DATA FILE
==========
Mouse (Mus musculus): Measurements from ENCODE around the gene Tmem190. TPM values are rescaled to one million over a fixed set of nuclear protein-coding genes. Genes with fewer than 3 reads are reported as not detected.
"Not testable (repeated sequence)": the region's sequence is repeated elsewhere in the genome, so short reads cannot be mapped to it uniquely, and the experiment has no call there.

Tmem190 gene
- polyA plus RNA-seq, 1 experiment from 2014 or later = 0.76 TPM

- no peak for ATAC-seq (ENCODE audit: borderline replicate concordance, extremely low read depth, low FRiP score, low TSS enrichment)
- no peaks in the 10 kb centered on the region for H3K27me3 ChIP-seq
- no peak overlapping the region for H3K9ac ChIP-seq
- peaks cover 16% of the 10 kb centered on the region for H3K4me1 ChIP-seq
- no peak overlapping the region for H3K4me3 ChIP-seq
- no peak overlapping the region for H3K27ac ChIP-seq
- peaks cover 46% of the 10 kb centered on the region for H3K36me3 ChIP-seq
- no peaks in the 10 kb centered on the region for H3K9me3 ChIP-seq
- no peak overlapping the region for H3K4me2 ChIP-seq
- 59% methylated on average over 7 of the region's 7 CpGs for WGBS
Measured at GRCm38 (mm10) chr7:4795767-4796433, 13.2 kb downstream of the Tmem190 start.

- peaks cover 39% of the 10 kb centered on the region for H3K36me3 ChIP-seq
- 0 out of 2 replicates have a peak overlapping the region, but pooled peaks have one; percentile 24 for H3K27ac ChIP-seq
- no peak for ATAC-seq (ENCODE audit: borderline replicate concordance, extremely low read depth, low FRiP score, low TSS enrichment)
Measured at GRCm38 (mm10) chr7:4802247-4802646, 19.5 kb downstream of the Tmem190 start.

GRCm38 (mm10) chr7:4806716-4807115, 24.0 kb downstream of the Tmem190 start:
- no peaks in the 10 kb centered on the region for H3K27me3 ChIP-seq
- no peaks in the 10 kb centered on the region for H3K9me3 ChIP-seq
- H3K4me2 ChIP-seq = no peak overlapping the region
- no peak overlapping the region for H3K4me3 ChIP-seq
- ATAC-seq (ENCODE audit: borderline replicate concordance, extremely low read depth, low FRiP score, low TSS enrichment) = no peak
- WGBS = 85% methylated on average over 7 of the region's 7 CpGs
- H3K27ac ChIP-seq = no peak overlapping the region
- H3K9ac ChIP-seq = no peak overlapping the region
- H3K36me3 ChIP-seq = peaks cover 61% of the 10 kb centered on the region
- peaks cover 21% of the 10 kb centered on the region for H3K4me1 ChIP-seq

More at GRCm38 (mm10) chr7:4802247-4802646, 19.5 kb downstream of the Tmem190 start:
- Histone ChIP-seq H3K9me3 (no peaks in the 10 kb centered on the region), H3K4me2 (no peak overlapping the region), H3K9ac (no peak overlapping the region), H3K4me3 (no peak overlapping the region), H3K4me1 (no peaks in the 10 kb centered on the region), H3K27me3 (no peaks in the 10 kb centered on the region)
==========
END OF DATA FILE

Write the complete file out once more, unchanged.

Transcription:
Mouse (Mus musculus): Measurements from ENCODE around the gene Tmem190. TPM values are rescaled to one million over a fixed set of nuclear protein-coding genes. Genes with fewer than 3 reads are reported as not detected.
"Not testable (repeated sequence)": the region's sequence is repeated elsewhere in the genome, so short reads cannot be mapped to it uniquely, and the experiment has no call there.

Tmem190 gene
- polyA plus RNA-seq, 1 experiment from 2014 or later = 0.76 TPM

- no peak for ATAC-seq (ENCODE audit: borderline replicate concordance, extremely low read depth, low FRiP score, low TSS enrichment)
- no peaks in the 10 kb centered on the region for H3K27me3 ChIP-seq
- no peak overlapping the region for H3K9ac ChIP-seq
- peaks cover 16% of the 10 kb centered on the region for H3K4me1 ChIP-seq
- no peak overlapping the region for H3K4me3 ChIP-seq
- no peak overlapping the region for H3K27ac ChIP-seq
- peaks cover 46% of the 10 kb centered on the region for H3K36me3 ChIP-seq
- no peaks in the 10 kb centered on the region for H3K9me3 ChIP-seq
- no peak overlapping the region for H3K4me2 ChIP-seq
- 59% methylated on average over 7 of the region's 7 CpGs for WGBS
Measured at GRCm38 (mm10) chr7:4795767-4796433, 13.2 kb downstream of the Tmem190 start.

- peaks cover 39% of the 10 kb centered on the region for H3K36me3 ChIP-seq
- 0 out of 2 replicates have a peak overlapping the region, but pooled peaks have one; percentile 24 for H3K27ac ChIP-seq
- no peak for ATAC-seq (ENCODE audit: borderline replicate concordance, extremely low read depth, low FRiP score, low TSS enrichment)
Measured at GRCm38 (mm10) chr7:4802247-4802646, 19.5 kb downstream of the Tmem190 start.

GRCm38 (mm10) chr7:4806716-4807115, 24.0 kb downstream of the Tmem190 start:
- no peaks in the 10 kb centered on the region for H3K27me3 ChIP-seq
- no peaks in the 10 kb centered on the region for H3K9me3 ChIP-seq
- H3K4me2 ChIP-seq = no peak overlapping the region
- no peak overlapping the region for H3K4me3 ChIP-seq
- ATAC-seq (ENCODE audit: borderline replicate concordance, extremely low read depth, low FRiP score, low TSS enrichment) = no peak
- WGBS = 85% methylated on average over 7 of the region's 7 CpGs
- H3K27ac ChIP-seq = no peak overlapping the region
- H3K9ac ChIP-seq = no peak overlapping the region
- H3K36me3 ChIP-seq = peaks cover 61% of the 10 kb centered on the region
- peaks cover 21% of the 10 kb centered on the region for H3K4me1 ChIP-seq

More at GRCm38 (mm10) chr7:4802247-4802646, 19.5 kb downstream of the Tmem190 start:
- Histone ChIP-seq H3K9me3 (no peaks in the 10 kb centered on the region), H3K4me2 (no peak overlapping the region), H3K9ac (no peak overlapping the region), H3K4me3 (no peak overlapping the region), H3K4me1 (no peaks in the 10 kb centered on the region), H3K27me3 (no peaks in the 10 kb centered on the region)